Dark or Light

Innovation in the Mainstream

Laura Genender Posted:
Editorials 0

Community Blog Spotlight

This week, MMORPG.com's Community Manager, Laura Genender, takes a look at a blog that discusses innovation in MMORPGs.

Innovation in the Mainstream? Day in, day out, the MMO world is filled with discontent – where is the innovation in MMOs?  Where are new ideas?  Players feel that the developers are just spitting out the same game template, day in and day out.  Almost every game is called out as a “WoW-clone” at least once (you all can argue the validity of those claims!).  And this week, user vajuras, author of the blog “I Have a Dream,” addresses this issue in his blog.  Vajuras starts off by defining the MMO terms of “mainstream” and “innovation.”

“Mainstream,” explains vajuras, “is using an established intellectual property and 'tweaking' your game for mass appeal. That simple. Never expect innovation in a 'mainstream' title whereas the Game Designer's hands are tied by the Producer and share holders. What are these new Mainstream MMOs doing now? Mythic is using Warhammer Online. Funcom will be using the Conan license. Cryptic is going with Marvel Universe. SOE is going with DC Comics. And guess what you will be hard pressed to find one single idea that has never been implemented anywhere before. These mainstream developers are purchasing the big IPs and making sure they play it safe to please their investors. Oh rest assure: Levels, Classes, Instances, Raids, and such will be in full force here.”

“Innovation is much more likely to come from independant developers or has came from them already(see Id Software, Asheron's Call 1, Pirates of the Burning Sea, CCP/EVE Online, The Chronicles of Spellborn, and Epic Games/Unreal, Cryptic/City of Heroes).” Now, most MMO gripers that I have seen complain about the lack of innovation in MMOs as a problem with the designers, a flaw in the game, and a lack of courage to try something that might not work out.  Vajuras, however, feels that this lack of innovation is for a completely different reason: “Mainstream titles do not need to innovate at all.”

As mentioned above, the mainstream MMOs have their IP and that’s all they need.  “Lord Of The Rings Online?” vajuras points out, “They didnt need to innovate they have the LOTR license for a reason. Electronic Arts has been using the 'mainstream' marketing model for years and so has Activision. I know I personally feel soulbound to buy every Spiderman title I can get my hands on. Like many other spidey fans I am simply looking to recreate my experiences with the original Spiderman/Venom game that came out on Super NES back in the day.”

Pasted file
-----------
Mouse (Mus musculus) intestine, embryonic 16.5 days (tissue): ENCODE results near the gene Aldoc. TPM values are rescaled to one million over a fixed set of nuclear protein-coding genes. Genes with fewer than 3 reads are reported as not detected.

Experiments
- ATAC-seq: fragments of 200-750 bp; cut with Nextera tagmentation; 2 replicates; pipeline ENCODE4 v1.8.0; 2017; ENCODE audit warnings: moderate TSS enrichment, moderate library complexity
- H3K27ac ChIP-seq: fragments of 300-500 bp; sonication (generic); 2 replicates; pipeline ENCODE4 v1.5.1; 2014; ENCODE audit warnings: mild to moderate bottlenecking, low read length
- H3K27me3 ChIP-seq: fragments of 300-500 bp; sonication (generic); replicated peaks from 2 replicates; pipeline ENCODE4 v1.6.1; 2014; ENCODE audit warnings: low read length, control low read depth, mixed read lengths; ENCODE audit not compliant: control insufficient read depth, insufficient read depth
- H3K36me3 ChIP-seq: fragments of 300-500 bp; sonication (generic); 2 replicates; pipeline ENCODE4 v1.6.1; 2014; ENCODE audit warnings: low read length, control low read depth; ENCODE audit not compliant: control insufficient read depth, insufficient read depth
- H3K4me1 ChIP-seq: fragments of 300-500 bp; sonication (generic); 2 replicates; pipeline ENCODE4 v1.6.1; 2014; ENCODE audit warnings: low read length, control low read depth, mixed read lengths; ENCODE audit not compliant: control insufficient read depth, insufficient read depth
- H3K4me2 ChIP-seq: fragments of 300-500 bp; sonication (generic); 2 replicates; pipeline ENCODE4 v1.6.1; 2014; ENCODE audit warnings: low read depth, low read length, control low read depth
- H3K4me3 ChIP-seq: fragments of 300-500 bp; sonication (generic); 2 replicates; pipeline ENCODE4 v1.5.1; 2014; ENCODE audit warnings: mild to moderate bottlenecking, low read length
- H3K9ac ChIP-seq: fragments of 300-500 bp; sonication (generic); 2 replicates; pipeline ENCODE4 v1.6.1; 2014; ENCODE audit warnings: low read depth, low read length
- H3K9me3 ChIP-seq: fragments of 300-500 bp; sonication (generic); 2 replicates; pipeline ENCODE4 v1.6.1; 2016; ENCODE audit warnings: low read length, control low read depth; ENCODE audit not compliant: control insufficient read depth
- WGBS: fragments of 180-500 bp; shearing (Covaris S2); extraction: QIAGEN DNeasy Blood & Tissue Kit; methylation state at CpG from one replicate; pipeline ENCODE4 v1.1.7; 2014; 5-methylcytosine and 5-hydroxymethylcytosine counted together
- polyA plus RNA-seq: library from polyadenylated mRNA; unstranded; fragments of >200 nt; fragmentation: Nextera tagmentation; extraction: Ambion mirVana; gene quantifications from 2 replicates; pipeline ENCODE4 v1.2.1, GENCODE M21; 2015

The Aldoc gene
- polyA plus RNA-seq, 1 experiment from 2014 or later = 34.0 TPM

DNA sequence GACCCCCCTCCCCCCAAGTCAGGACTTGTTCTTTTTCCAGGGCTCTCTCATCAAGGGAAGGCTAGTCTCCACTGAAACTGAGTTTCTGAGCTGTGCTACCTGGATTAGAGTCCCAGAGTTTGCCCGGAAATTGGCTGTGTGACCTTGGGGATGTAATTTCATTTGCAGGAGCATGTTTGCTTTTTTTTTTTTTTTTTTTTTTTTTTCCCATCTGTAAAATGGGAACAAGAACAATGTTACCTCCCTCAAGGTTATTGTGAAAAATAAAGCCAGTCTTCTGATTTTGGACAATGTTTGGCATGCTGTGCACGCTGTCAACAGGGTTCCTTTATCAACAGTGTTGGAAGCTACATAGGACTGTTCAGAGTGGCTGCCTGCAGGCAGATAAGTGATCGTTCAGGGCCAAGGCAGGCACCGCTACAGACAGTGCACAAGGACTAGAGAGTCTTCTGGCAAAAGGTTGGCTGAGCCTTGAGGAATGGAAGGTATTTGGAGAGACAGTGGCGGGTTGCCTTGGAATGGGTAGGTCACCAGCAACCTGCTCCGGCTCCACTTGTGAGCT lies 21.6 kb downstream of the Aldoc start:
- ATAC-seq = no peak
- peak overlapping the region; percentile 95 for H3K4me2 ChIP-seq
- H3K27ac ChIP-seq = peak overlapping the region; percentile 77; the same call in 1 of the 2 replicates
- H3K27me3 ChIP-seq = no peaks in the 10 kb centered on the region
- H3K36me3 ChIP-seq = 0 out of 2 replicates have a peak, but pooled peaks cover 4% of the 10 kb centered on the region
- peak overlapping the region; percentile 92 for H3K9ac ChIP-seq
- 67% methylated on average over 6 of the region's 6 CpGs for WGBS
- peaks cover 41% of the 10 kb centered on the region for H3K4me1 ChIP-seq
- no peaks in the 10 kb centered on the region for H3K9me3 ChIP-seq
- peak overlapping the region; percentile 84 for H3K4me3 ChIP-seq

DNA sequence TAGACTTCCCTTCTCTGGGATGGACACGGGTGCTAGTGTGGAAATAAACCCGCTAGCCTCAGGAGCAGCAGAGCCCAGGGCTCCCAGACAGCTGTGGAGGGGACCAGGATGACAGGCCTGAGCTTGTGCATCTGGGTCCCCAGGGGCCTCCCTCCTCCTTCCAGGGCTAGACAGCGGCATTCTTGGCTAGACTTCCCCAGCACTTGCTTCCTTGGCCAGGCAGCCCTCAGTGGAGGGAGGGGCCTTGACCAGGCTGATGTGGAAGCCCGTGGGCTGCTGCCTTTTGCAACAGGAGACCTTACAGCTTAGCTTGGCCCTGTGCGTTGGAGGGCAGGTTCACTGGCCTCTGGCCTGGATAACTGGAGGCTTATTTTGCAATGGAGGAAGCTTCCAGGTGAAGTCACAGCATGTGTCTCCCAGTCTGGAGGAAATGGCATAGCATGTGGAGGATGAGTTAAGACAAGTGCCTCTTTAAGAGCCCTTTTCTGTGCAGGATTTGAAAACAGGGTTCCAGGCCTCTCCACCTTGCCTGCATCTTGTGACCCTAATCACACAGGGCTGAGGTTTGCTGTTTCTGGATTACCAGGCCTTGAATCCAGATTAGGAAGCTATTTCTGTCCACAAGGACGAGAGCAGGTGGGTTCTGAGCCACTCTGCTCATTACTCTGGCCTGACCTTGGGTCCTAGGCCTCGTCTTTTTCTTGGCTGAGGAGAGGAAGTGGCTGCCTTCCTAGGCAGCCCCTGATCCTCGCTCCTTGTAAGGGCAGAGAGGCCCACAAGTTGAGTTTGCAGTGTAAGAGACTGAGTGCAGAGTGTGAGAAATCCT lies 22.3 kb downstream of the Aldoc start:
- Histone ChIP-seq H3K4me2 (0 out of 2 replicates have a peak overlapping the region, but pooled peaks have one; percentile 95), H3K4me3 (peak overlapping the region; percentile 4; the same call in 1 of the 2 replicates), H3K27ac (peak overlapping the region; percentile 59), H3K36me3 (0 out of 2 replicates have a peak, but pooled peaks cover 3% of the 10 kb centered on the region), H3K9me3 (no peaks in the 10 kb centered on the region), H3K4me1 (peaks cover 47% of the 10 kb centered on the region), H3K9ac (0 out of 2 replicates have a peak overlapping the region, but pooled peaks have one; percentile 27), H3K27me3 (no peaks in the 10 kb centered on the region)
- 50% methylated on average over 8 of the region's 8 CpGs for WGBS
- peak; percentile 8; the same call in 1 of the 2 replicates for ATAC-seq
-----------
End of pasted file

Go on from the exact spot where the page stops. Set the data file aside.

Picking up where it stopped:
What about the big MMOs that aren’t based on an existing IP?  Well, everyone has to start somewhere.  While the Warcraft series were not MMOs, they were video games that created an IP; vajuras points out EverQuest and EverQuest 2 as perfect examples.  “Everquest 1, sure they needed to innovate to establish their IP. But Everquest 2 didnt need too and it didnt.”

So, the big guys aren’t making many changes.  This is not to say that a non-mainstream, innovative MMO has no success.  Vajuras points out Puzzle Pirates, EVE Online, Ultima and Starport as innovators in our industry.

While I agree with vajuras for the majority of his blog, I wonder if there aren’t other factors involved.  For example, a lot of the “innovative” games that Vajuras mentions are older games – strictly speaking, there was so little done in the MMO space when Ultima and EQ came out that it was hard to make a game without being innovative.  Nowadays, it’s a lot easier for the developers to follow the beaten path, especially when they have a good, solid IP that can back them.  But it also probably takes a lot more bush beating to find the good ideas!

“And you know what the funny part is?” closes vajura, “Now the huge publishers like EA are now employing small sized teams to develop the new innovative projects (at least during conception phase). Isn't this irony? Even the huge mainstream publishers are realizing that maintaining a small, core team to establish an IP significantly reduces development costs and we get back to the good ole days whereas we always saw Innovation because every one was always trying something new.”

Read the rest at vajuras’ blog.


Laura Genender